Roel Schouwenberg of Kaspersky Lab Americas made a number of either intemperate or prescient comments to USA Today. It may take a year to find out if he is a fool or a profit.
Schouwenberg predicts that hackers will make major assaults on the Apple (NASDAQ:AAPL) iPhone and handsets running the Google (NASDAQ:GOOG) Android operating system beginning in 2010. “The first malicious programs for these mobile platforms appeared in 2009, a sure sign that they have aroused the interest of cybercriminals,” he commented to the national newspaper. Google is scheduled to launch its own handset, the Nexus One, early next year.
The most often hacked and often attacked software products in history are certainly Microsoft (NASDAQ:MSFT) Windows and Office, although some versions of the software have proven more vulnerable than others. Microsoft regularly issues “patches” and in July went so far as to release a statement saying that its Office desktop applications suite, which has already been hit by cybercriminals, could still be vulnerable to attacks unless users take proper precautions.
Software security has become a multi-billion industry, particularly protecting Microsoft products. McAfee (NYSE:MFE) and Symantec (NASDAQ:SYMC), the two largest software security companies, had $8 billion in revenue between them last year. But, the PC and server worlds are still awash in spam, phishing attacks, and malware problems. The best that can be said about the two software security firms and their competitors is that the problems are not worse than they are already.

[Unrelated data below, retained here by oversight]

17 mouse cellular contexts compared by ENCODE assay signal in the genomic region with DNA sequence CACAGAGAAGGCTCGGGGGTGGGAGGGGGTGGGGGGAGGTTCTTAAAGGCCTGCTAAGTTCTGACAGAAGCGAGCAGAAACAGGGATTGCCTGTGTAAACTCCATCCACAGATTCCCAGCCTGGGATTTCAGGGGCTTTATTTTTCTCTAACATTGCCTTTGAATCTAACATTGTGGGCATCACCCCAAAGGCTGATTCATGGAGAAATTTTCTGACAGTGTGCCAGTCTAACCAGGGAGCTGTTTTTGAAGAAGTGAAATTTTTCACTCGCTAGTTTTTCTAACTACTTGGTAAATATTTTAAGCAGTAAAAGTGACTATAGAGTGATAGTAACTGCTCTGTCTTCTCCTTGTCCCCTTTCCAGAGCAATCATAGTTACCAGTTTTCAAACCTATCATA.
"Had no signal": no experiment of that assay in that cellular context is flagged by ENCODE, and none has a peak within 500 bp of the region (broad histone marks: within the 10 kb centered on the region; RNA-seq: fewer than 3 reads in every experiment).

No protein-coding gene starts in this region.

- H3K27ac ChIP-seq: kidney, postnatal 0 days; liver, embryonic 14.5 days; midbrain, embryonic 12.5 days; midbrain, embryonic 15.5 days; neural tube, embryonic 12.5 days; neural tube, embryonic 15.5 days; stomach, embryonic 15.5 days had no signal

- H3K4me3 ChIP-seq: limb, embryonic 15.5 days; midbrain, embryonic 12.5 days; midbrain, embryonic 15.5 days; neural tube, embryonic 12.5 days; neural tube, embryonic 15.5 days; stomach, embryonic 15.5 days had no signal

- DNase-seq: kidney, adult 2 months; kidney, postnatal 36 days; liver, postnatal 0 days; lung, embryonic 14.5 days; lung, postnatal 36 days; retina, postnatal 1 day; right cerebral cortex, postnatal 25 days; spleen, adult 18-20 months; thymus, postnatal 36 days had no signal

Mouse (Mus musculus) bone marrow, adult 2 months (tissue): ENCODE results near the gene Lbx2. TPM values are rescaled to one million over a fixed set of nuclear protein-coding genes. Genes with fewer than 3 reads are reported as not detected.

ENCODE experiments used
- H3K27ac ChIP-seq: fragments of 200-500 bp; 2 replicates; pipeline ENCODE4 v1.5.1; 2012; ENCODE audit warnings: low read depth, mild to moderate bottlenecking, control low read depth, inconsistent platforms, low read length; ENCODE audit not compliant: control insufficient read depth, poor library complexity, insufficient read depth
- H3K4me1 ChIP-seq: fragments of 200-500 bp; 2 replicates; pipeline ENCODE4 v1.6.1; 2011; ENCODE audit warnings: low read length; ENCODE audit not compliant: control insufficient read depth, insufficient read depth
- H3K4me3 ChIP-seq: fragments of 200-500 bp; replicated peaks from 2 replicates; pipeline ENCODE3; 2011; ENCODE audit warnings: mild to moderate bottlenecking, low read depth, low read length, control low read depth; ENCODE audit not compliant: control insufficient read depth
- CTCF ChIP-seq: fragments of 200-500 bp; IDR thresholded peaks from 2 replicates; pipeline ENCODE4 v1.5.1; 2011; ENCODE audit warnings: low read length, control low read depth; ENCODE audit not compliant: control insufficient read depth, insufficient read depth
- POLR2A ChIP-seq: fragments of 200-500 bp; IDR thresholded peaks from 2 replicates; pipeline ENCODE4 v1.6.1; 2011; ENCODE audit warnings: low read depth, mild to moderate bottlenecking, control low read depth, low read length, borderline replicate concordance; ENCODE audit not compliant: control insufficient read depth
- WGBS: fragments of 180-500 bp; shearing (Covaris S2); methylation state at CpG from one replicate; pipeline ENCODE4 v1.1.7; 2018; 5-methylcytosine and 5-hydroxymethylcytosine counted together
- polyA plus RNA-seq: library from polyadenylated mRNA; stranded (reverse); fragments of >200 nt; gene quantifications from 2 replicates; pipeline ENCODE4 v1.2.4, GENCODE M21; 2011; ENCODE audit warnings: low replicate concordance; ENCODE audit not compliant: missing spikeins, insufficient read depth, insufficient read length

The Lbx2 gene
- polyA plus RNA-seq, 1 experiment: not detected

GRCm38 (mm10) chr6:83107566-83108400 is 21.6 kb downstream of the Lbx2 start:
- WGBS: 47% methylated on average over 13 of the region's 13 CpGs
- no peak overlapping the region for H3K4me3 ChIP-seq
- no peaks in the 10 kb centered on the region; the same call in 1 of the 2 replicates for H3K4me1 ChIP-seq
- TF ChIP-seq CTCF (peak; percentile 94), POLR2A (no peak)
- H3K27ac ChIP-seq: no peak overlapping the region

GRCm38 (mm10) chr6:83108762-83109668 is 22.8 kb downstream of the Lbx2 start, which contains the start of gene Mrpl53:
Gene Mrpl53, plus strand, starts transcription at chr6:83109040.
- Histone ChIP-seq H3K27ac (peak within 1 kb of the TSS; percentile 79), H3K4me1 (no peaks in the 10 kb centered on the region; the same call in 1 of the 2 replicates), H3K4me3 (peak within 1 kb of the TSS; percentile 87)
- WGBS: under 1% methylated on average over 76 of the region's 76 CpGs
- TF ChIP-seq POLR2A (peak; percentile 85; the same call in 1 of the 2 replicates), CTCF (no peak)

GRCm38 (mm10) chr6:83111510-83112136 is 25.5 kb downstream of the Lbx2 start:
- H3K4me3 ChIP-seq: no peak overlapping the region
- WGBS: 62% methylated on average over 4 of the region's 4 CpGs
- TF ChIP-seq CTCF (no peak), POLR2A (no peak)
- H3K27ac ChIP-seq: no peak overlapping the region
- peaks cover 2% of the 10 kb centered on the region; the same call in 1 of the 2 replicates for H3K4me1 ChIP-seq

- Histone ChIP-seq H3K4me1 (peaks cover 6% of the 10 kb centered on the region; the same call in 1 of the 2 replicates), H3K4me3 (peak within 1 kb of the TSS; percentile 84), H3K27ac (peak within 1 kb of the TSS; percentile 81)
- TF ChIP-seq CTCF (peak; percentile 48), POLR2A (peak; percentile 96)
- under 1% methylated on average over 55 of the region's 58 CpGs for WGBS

The mobile operating system and software businesses are not as mature as they are in the PC industry. The iPhone and its OSX operating system were only introduced two and a half years ago. Android-powered handsets have been widely available in the market for less than a year. Each platform has tens of millions of users and that figure is rising rapidly. Some experts expect another 40 million iPhones to be sold in 2010.
OSX and Android should be a bonanza for hackers and malicious software engineers. It is not clear why people who can disrupt operating systems do so. The reason is not likely to be to make money, although handsets are being used more and more often for banking and financial transactions. Attacks on widely used software are as often as not committed for political purposes or to disrupt global business or government systems. Hacking into Android or OSX probably does not satisfy any of those aims, at least for now.
That still leaves one of the primary purposes for malicious hacking which is simply to cause chaos. A software expert decides to disrupt a large technology ecosystem because he can. As Alfred said in the Batman movie “The Dark Knight”, “… some men aren’t looking for anything logical, like money. They can’t be bought, bullied, reasoned or negotiated with. Some men just want to watch the world burn.” The iPhone OSX and Android operating systems are vulnerable because they are popular and there may not be any comprehensive defense against that.
Douglas A. McIntyre